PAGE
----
An hour later, he came over to me, stared into my eyes, and said, “I know now there’s no Easter Bunny.”
Heart pounding, fighting nausea, I asked why.
He said he saw me hide the eggs. And then he said, “Just tell me Santa is still real.”
And I stared at him, all my perfectly rehearsed speeches …GONE. And where was the damn book? So, I said, “Well, he is, but not in the way you think.” And I rambled about him being a spirit and a whole bunch of other stuff I don’t remember while my heart broke at his face. I rambled, but we had to go to church and I told him we’d discuss more later.
I was tortured by this all day. When I finally sat back down with him, he brushed off my emotional pleas for him to talk to me and said he’d processed it and he was fine. He got it. He wasn’t mad at me, and he wasn’t upset.
And that was that.
I wish I could have handled it differently and wonder how he will view that moment later in life. My son is like me—full of creativity, believing in magic and goodness, his head swimming with his own stories. He’s full of FAITH. He knows how to believe in things you can’t see.
This long story has one point.
Magic—and the loss of it. As we grow up, we need to remove many of the things we believed in that have no place in the world of adults. I get it. Though, I still secretly believe in Santa—I just think he’s different from how we describe him now, and I hopefully my son believes that, too.
I think we all have those moments in life where innocence is ripped away, and we wonder if we’ll ever feel that mystical, joyful sense of wonder again. Change is hard. Growing up is hard. Shifting our illusions and what we want our reality to hold is hard.
Once, I wrote my books with a zeal and passion I will never be able to duplicate because life had not truly changed me yet. Yes, I dealt with a divorced family and an alcoholic father and financial issues, but my core was still the same. I believed with everything I had I’d be successful and famous. The gatekeepers meant nothing to me—even with the rejections I wrote the stories I craved to write, and when I read them, they are full of emotion and messy with the true beginner still learning craft. There was no such thing as being a social media expert, or mastering PR and marketing, and not only writing a great story but selling the hell out of twenty-four-seven.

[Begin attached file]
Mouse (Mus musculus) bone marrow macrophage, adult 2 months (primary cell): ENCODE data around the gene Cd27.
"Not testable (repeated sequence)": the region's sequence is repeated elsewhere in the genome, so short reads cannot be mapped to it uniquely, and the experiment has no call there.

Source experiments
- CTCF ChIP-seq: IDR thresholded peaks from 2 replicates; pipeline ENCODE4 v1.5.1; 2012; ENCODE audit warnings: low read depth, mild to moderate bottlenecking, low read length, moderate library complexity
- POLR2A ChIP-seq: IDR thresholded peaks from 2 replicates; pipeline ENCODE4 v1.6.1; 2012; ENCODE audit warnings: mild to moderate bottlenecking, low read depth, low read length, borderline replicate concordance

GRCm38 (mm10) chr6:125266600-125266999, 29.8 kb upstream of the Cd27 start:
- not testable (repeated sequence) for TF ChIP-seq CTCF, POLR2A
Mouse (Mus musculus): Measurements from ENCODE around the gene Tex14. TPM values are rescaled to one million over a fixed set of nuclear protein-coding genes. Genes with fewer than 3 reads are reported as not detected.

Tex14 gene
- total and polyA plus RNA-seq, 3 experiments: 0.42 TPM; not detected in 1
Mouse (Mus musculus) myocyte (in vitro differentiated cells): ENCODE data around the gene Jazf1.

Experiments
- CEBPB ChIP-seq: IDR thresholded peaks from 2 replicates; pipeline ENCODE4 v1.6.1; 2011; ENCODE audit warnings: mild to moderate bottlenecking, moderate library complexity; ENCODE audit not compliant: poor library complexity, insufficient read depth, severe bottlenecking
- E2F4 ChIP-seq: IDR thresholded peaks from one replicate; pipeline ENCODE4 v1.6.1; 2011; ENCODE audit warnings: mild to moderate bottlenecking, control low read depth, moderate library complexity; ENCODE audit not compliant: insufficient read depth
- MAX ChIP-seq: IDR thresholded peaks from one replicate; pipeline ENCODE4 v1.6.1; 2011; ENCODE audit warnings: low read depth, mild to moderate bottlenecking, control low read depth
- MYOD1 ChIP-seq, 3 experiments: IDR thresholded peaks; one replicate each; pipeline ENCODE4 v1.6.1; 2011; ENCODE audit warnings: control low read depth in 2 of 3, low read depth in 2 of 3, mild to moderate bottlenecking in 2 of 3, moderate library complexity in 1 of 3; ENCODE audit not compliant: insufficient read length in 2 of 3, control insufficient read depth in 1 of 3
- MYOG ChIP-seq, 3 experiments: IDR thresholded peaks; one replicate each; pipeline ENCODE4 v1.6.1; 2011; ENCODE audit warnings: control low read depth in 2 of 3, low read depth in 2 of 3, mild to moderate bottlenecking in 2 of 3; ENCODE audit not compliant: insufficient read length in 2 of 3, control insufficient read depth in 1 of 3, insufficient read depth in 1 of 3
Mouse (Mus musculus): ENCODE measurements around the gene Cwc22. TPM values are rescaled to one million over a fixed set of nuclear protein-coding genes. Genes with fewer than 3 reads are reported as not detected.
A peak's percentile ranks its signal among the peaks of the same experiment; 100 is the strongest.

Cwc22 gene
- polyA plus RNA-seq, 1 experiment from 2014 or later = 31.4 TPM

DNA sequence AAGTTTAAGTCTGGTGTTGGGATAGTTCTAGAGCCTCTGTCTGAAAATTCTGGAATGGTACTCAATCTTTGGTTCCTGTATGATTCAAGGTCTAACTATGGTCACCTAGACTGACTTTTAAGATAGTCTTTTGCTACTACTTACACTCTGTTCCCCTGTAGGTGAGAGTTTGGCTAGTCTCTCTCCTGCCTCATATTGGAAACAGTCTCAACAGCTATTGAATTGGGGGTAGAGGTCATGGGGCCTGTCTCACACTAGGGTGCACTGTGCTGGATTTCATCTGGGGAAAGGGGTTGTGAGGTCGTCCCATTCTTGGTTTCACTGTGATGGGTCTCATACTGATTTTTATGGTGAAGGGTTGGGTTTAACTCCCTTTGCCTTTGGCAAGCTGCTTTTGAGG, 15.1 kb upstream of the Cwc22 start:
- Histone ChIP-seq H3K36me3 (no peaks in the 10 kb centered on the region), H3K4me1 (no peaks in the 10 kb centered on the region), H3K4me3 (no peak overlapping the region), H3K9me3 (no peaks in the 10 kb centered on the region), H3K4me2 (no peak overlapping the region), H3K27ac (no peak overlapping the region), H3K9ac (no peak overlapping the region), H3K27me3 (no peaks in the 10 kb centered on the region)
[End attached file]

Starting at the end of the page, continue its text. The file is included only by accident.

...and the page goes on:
I love re-visiting who that girl was and her simple dreams. Even after she learned Santa Clause wasn’t real.
When I delved deeper and began to sift through and find the magic moments I did experience later in life, a sense of peace came over me. There were many more than I thought.
The birth of my children.
When I saw Venice for the first time. And the Sistine Chapel. And Capri. Etc, etc.
When my book hit the bestseller list after thirty years of writing my ass off.
When I graduated from college with my master’s degree.
Saying I love you to a man I loved.
Getting married to the man I loved.
Holding Bella as a puppy for the first time.
The list is endless. I just needed to look again and remind myself of the things that rocked my world. And I know there’s more out there that I’m ready to experience.
Of course, this all goes back into the writing. It has to. Connecting with some of those moments and getting it on the page is the key of writing real. Writing naked.
That’s the way we keep it alive forever.
Do you have any magical moments that you’ll never forget?